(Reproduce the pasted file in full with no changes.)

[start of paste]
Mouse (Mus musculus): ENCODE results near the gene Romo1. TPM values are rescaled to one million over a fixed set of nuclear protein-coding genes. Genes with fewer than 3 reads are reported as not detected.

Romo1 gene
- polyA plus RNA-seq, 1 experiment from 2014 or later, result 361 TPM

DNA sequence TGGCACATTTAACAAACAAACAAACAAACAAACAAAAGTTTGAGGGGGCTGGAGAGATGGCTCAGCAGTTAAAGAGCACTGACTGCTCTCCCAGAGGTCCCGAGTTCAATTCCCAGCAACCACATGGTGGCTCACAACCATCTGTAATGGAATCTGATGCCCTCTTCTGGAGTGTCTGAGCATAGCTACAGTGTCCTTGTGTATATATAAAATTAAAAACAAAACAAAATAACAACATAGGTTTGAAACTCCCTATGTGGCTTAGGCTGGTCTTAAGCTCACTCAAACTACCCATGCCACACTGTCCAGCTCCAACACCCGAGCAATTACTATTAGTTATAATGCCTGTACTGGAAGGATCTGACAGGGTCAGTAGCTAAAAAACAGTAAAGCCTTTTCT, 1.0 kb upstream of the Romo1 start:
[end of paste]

Mouse (Mus musculus): ENCODE results near the gene Romo1. TPM values are rescaled to one million over a fixed set of nuclear protein-coding genes. Genes with fewer than 3 reads are reported as not detected.

Romo1 gene
- polyA plus RNA-seq, 1 experiment from 2014 or later, result 361 TPM

DNA sequence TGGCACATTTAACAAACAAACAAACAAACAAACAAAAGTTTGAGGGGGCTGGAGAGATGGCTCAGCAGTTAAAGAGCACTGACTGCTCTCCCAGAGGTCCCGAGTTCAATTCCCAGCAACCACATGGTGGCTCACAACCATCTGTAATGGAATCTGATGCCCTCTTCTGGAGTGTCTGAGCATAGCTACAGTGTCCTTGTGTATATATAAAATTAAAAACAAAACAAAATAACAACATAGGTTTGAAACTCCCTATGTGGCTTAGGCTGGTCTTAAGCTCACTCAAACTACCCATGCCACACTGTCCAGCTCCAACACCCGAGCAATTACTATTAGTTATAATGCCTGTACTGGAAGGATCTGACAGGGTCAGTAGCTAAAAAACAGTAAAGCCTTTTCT, 1.0 kb upstream of the Romo1 start: